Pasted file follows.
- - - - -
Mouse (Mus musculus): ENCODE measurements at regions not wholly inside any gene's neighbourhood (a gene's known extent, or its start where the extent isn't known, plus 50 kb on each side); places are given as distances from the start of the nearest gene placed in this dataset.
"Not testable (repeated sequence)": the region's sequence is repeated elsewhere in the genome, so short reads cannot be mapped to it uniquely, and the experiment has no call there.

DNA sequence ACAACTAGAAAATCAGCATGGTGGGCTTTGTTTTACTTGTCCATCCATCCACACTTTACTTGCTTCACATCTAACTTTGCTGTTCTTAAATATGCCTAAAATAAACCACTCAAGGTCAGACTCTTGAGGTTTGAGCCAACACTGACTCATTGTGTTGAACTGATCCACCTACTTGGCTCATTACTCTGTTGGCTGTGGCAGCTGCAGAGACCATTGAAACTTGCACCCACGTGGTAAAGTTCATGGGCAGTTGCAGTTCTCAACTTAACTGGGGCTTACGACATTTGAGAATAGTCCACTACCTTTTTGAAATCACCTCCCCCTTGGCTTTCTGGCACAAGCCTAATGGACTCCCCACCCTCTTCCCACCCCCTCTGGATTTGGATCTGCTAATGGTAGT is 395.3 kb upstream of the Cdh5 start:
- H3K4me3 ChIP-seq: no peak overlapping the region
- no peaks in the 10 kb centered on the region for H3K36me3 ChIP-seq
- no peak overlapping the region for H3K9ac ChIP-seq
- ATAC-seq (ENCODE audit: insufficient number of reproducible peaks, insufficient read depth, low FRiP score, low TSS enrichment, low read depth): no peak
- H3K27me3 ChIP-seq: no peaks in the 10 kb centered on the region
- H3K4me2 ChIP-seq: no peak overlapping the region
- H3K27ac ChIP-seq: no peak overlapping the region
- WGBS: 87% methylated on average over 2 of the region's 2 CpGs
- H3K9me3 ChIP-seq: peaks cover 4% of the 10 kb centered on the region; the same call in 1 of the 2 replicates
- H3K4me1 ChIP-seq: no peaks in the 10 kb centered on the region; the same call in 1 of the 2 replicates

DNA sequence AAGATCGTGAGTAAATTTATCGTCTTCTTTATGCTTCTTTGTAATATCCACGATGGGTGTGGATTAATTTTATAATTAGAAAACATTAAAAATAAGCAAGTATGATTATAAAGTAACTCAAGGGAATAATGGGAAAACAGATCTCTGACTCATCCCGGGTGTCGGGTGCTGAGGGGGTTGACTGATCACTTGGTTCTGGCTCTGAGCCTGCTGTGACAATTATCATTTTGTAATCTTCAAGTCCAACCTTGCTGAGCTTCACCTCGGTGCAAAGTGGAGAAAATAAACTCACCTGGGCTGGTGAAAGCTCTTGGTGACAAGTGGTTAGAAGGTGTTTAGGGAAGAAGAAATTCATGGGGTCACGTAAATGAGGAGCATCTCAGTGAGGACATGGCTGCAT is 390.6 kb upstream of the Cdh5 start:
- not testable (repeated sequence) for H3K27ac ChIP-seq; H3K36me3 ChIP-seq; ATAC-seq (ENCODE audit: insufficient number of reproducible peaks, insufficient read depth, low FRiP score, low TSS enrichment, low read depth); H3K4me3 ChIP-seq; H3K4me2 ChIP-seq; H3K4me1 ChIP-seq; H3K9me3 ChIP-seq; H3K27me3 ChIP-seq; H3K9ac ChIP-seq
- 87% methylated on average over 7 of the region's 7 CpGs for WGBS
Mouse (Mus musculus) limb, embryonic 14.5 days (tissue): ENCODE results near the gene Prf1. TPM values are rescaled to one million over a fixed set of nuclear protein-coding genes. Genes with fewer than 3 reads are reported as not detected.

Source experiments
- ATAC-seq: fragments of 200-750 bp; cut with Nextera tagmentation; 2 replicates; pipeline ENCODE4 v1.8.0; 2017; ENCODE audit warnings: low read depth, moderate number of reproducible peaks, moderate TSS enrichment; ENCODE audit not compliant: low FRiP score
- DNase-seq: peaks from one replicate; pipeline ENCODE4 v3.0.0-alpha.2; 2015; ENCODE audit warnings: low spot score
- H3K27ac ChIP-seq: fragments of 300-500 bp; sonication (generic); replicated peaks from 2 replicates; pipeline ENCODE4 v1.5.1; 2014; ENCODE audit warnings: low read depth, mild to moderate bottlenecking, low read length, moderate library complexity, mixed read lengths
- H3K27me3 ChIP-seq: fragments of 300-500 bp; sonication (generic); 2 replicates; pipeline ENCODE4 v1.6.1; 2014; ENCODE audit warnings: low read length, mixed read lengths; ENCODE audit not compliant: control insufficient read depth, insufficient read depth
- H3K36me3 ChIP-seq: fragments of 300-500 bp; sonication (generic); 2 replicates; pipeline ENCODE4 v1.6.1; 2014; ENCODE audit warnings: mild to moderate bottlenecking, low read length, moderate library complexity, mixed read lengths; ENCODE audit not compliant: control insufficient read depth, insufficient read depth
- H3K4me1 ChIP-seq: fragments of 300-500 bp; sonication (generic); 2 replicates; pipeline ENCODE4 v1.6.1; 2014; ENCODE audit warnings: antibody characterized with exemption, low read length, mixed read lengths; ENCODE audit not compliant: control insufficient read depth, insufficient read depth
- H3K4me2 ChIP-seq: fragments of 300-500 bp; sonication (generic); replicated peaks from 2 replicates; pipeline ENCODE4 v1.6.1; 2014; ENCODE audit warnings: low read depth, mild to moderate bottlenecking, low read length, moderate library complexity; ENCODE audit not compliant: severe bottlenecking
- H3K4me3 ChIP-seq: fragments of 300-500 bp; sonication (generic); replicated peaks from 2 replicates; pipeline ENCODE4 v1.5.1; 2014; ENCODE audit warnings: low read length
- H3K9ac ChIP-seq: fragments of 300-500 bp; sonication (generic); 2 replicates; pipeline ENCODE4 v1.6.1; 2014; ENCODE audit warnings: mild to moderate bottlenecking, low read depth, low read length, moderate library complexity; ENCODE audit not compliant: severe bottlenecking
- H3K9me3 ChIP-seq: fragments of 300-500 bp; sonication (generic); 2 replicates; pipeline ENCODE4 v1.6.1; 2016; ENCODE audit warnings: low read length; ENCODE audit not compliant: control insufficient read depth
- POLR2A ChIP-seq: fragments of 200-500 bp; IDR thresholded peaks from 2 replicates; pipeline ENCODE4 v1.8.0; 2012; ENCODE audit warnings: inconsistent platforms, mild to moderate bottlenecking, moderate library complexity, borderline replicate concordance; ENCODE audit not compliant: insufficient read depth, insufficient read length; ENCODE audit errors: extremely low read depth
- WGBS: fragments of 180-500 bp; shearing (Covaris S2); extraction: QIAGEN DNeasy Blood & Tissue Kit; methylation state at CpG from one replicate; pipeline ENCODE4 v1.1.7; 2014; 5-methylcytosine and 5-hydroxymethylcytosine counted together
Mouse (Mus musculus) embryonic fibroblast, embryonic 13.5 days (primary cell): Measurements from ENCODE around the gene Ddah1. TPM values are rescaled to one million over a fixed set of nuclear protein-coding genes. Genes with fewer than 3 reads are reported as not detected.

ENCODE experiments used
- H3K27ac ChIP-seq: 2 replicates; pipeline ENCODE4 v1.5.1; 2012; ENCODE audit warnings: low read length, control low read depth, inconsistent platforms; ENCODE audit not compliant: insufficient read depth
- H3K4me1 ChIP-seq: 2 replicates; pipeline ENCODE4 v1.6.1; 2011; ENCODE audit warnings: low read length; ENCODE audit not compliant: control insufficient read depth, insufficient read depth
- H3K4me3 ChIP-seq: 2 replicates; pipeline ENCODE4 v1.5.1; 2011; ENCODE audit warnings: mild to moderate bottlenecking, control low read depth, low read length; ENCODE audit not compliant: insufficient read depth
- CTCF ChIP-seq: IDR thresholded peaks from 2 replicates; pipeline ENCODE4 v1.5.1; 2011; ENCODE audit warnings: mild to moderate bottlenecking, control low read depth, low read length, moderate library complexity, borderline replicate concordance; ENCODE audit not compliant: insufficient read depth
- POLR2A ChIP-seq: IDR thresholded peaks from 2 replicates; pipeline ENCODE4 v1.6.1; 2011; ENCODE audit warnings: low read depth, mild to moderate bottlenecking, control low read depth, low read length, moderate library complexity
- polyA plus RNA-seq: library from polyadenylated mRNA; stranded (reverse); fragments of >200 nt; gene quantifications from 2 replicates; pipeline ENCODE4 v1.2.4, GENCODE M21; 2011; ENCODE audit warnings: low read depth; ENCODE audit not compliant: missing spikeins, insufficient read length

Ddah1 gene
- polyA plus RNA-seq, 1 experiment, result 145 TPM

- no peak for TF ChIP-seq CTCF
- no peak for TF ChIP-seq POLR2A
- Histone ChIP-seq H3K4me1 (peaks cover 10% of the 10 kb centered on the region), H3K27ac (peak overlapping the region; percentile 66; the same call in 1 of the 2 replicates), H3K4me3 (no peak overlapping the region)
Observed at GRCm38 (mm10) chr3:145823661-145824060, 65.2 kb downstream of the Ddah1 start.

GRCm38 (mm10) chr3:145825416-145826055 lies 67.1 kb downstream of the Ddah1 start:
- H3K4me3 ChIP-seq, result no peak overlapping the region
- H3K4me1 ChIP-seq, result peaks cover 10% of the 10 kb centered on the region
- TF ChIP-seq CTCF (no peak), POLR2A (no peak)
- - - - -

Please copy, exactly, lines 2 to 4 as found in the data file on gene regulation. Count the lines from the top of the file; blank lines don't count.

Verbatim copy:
"Not testable (repeated sequence)": the region's sequence is repeated elsewhere in the genome, so short reads cannot be mapped to it uniquely, and the experiment has no call there.

DNA sequence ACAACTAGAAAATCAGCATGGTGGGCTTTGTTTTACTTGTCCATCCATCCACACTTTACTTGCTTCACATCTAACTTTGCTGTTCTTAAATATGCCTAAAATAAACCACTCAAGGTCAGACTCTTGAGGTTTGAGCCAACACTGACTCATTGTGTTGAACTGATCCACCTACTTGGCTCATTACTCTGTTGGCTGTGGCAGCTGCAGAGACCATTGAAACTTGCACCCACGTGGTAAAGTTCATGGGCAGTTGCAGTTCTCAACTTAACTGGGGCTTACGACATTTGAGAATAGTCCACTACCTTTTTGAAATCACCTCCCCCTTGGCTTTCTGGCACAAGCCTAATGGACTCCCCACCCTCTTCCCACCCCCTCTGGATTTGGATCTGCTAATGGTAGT is 395.3 kb upstream of the Cdh5 start:
- H3K4me3 ChIP-seq: no peak overlapping the region